Nonprofit organizations do some of the most painstaking trench-work to uplift the world at the grassroots level. Part of their work sometimes involves getting into remote, inaccessible locations. The volunteers and caretakers strive hard to reach out to people in the less accessible areas.
Technology has been able to succor the efforts of these organizations by enabling them with learning tools, equipment and transport to fulfil their duties efficiently. Information technology has been instrumental in the digitization and dissemination of useful content. Procedures regarding safety, vaccination, first-aid use and basic language exercises, among others are conveyed to the needy by the volunteers using new-age digital technologies.
Thanks to strides in mobile technology, it is much easier to arm these volunteers with the relevant apps or manuals to assist them. The challenge here is the location of operation of such apps. These locations do not sport efficient carrier or network coverage. No wonder, giants like Google want to solve such problems with hot-air balloons spawning large WiFi networks. But that will take time. What till then?
The tools and instructions that can run on mobiles are being created extensively. To free up these useful resources from the tyranny of the elusive network bars, offline technology enablers can come in very handy. Offline technology enablers allow you to perform all tasks on your mobile devices, just helping it run fully offline. In just one stroke, all your network-dependent instruction manuals, procedure videos and course content are rendered accessible.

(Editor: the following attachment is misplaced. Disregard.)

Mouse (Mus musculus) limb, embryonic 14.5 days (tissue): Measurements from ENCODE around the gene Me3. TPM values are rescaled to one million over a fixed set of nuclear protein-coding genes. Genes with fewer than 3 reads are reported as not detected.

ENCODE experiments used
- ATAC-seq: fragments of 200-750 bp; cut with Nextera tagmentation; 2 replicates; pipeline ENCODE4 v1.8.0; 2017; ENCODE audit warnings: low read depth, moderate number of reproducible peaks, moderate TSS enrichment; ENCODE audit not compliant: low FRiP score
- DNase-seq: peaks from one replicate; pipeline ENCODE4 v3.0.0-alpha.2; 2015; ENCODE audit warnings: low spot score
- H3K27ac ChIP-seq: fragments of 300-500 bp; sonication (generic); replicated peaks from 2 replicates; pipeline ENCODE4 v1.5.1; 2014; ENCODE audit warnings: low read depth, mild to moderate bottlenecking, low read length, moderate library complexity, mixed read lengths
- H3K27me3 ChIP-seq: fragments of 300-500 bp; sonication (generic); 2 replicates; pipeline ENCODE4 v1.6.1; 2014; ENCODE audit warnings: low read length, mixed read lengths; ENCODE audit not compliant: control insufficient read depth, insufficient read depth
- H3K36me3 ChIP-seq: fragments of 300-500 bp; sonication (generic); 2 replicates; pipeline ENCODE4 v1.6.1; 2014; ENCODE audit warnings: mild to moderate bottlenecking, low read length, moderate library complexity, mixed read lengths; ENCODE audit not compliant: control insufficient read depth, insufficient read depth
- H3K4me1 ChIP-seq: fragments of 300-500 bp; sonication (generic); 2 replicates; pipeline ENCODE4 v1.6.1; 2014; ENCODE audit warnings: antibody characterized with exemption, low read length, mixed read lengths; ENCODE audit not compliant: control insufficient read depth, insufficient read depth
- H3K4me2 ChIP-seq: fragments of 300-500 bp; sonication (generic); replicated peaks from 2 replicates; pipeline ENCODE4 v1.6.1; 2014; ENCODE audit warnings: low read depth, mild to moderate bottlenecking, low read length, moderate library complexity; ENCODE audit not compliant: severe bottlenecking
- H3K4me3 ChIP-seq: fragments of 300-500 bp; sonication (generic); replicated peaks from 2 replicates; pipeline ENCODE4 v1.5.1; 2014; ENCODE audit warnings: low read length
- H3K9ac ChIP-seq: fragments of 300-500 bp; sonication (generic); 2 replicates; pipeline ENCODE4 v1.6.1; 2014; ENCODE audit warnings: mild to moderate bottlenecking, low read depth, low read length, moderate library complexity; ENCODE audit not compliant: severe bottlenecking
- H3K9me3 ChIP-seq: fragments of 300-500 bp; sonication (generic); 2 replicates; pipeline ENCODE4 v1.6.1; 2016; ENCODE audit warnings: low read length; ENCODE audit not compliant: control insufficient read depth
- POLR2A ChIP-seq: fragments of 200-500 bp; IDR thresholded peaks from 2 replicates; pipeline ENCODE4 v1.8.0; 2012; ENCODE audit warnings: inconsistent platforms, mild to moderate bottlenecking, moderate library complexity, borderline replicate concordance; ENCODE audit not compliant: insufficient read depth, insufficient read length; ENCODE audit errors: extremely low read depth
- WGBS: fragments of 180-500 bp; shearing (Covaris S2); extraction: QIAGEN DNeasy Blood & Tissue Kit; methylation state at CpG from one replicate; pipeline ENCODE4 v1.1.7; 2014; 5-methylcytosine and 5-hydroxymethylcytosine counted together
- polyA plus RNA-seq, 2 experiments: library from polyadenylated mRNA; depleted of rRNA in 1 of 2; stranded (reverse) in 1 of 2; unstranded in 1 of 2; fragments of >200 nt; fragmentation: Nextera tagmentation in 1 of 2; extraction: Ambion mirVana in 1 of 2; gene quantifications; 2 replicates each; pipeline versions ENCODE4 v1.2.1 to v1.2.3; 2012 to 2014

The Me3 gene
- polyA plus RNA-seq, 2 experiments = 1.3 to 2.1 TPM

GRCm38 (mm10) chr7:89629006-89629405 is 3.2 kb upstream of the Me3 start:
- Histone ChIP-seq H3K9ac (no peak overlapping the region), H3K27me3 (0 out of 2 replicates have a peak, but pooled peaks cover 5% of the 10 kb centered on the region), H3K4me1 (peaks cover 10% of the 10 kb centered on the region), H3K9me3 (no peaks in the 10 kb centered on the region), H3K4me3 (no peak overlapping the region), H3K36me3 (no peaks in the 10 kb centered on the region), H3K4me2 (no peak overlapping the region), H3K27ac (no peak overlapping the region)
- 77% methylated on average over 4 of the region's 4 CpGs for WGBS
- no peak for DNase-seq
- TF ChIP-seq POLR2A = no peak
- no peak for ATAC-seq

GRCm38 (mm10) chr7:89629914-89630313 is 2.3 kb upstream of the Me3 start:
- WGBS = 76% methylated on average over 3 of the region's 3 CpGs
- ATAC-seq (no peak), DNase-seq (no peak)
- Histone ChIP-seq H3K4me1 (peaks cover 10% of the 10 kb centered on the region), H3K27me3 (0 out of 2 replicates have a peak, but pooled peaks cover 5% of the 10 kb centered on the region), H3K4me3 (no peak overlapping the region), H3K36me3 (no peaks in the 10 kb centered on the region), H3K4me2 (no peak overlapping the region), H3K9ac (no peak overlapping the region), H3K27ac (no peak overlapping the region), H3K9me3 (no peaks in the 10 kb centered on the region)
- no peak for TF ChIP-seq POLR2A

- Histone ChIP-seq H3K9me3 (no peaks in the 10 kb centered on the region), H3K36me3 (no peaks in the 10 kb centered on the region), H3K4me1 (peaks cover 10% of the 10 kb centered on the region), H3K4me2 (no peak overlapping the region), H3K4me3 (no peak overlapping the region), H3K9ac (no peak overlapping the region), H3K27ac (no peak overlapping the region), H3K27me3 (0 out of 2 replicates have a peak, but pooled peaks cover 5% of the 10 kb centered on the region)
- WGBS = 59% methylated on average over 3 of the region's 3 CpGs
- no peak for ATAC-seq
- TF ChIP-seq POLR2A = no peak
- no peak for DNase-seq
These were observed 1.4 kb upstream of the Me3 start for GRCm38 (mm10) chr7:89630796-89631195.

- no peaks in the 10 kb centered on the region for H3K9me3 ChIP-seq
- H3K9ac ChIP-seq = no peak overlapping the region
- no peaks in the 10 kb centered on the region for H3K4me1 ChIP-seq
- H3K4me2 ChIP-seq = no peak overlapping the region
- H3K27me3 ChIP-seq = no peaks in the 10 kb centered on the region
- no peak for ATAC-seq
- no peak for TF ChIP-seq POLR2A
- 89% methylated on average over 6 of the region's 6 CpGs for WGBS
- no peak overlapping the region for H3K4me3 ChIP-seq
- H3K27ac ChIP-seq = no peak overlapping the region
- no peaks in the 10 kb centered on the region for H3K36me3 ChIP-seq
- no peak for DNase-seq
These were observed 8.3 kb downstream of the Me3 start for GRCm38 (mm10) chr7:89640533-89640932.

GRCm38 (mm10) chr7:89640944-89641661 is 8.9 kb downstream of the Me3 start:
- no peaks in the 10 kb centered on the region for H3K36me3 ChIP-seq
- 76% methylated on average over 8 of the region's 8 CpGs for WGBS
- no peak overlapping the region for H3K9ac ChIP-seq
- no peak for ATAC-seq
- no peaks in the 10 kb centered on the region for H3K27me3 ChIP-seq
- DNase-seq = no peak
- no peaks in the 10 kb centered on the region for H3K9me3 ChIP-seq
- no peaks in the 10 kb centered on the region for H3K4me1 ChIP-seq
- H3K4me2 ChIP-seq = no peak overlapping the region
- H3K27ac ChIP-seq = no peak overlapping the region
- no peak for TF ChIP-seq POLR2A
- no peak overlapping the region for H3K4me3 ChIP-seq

The impact of such technological innovation is far-reaching for nonprofit organizations. Slums, villages, forests, far-off towns can all be reached and covered by the hard work of the volunteers. Such offline technology can also be enhanced with tracking functionalities. An example of the application would be when a volunteer conducts medical tests on some people in a remote village in Africa and saves this data on the device. Whenever he comes back to the network, the app automatically sends back all the medical test data to his organization for processing and testing by experts. The experts push their comments about the data back into the app. The app, when back in the network zone, pulls those expert opinions and they become accessible to the volunteer helping his work.
Remotely deployed scientists can send their test results back to their headquarters, explorers can upload maps of newly discovered places without waiting, teachers can get updates on their courses, and vaccination-personnel can re-visit procedures easily, all of it being completely offline. The possibilities are huge and impact-making.
Offline avenues can empower the work of these charitable organizations. Hopefully, this technology would find ready adopters and benefactors very soon.